Oncological complications of excess GH in acromegaly

Susan M. Webb, Felipe Casaneuva, John A.H. Wass

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48 Citations (Scopus)

Abstract

Around fifteen percent of the deaths reported in acromegaly are attributable to malignancy (SM Melmed, J Clin Endocrinol Metab 2001;86:2929-2934; A Mestrón, SM Webb, In: Endocrine Society, San Francisco, June 2002 (abstract)), uncontrolled disease is associated with a growth advantage for concurrent neoplasms, which are more likely to be aggressive; however, there is no clear evidence of de novo cancer initiation in acromegaly and no proven causal relationship of acromegaly with malignant disease. Overall and cancer mortality in acromegaly have been shown to correlate with the degree of GH control; if post therapy GH is controlled, both the overall and cancer mortality do not appear to differ from that of the normal population (SM Orme et al., J Clin Endocrinol Metab 1998;83:2730-2734; JD Nabarro, Clin Endocrinol 1987;26:481-512). However, no long-term prospective evaluation of cancer prevalence or its relation to biochemical or clinical disease activity is available. IGF-1 appears to exert a permissive effect on tumorigenesis; there is no clear evidence that tumor initiation is triggered by IGF-1 in acromegaly; nevertheless, since IGF-1 may be higher in neoplasms, aggressive treatment aimed at controlling the disease activity will theoretically be advantageous for acromegalic patients with cancer. The prevalence of colon polyps and colon cancer appear to be incresed in acromegaly as is mortality for colon cancer (Orme et al., 1998), so regular colonoscopy screening and polypectomy would seem advisable, especially in older patients with active acromegaly. Surveillance for prostate cancer in elderly males with high IGF-1, especially if also receiving testosterone replacement therapy, is recommendable, by measurement of serum PSA, rectal examination and/or prostatic ultrasound. In women, mammography should be offered, especially after the age of 50 years, as in the normal population. Neither prostate nor breast cancer have been consistently shown to have an increased prevalence in acromegaly, but larger prospective epidemiological studies are required to study this further.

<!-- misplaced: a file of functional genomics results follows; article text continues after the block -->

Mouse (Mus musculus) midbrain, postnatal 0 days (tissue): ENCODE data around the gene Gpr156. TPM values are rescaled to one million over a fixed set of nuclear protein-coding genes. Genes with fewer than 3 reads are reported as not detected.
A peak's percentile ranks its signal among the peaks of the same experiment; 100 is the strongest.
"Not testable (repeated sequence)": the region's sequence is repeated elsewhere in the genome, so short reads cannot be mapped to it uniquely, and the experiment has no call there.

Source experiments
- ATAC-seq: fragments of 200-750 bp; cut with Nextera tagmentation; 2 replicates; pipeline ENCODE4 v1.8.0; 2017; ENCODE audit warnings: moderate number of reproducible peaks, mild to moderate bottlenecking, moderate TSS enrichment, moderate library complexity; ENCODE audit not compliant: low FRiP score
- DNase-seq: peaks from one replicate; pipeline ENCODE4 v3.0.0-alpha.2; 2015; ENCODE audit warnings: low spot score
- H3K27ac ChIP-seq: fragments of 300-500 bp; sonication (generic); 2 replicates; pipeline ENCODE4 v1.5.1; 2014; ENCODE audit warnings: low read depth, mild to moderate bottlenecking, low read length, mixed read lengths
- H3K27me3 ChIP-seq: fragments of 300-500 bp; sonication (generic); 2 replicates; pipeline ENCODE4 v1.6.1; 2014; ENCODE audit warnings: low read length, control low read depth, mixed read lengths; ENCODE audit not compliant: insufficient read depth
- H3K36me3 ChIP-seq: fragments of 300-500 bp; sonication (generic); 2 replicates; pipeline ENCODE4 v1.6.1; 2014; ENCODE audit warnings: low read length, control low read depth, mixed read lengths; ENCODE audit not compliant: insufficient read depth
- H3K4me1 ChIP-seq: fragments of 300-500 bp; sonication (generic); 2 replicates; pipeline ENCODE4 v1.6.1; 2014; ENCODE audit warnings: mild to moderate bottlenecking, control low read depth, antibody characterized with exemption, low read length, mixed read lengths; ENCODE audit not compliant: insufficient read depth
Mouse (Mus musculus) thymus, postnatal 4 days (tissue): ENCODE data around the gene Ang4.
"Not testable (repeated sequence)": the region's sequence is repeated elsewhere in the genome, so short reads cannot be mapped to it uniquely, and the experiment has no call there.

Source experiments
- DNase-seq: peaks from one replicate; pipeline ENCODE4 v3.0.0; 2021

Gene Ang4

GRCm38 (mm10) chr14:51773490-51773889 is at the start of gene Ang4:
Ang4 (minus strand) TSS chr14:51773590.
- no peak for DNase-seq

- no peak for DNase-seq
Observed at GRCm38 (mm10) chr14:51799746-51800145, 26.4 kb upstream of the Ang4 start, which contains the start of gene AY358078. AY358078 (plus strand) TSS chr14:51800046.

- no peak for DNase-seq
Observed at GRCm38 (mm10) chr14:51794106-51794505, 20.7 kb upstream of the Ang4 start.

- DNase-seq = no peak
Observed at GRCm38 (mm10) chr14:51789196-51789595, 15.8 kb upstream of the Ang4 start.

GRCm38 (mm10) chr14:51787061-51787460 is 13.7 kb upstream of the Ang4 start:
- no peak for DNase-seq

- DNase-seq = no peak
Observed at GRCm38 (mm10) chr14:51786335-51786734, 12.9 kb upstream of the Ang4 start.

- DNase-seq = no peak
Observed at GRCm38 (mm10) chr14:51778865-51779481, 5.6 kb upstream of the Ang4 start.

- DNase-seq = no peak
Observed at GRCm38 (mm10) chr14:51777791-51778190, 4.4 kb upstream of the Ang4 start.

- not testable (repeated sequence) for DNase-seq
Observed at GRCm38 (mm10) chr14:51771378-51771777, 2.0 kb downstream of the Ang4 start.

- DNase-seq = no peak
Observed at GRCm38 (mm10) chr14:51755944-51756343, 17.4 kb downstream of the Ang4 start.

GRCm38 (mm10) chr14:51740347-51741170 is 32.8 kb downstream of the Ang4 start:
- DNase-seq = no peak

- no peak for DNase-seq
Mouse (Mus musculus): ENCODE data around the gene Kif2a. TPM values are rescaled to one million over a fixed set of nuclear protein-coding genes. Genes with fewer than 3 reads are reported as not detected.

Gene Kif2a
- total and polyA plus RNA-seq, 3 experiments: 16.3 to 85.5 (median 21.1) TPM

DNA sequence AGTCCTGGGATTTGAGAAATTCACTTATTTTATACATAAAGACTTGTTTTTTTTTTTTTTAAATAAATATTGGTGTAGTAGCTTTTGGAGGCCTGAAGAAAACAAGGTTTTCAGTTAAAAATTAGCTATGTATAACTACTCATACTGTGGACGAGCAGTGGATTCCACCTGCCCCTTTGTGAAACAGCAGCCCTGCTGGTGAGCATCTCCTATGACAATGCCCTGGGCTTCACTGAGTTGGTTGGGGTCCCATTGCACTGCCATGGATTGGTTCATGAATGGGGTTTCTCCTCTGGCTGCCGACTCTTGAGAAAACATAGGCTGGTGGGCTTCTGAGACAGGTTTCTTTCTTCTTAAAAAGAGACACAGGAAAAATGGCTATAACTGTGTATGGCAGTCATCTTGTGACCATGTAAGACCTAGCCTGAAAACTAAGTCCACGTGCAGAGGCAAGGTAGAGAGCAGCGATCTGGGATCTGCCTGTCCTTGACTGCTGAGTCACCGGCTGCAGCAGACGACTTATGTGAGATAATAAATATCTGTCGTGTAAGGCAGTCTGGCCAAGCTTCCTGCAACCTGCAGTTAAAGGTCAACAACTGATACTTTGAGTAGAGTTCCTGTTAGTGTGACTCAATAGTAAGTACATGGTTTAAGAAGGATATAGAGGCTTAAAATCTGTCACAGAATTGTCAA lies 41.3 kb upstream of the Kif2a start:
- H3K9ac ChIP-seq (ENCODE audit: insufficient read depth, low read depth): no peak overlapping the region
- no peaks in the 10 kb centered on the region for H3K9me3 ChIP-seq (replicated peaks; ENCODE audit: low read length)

Original languageEnglish
Pages (from-to)21-25
JournalPituitary
Volume5
Issue number1
DOIs
Publication statusPublished - 1 Jan 2002

Keywords

  • Acromegaly
  • Cancer
  • Follow-up
  • Pathogenesis
  • Prevalence

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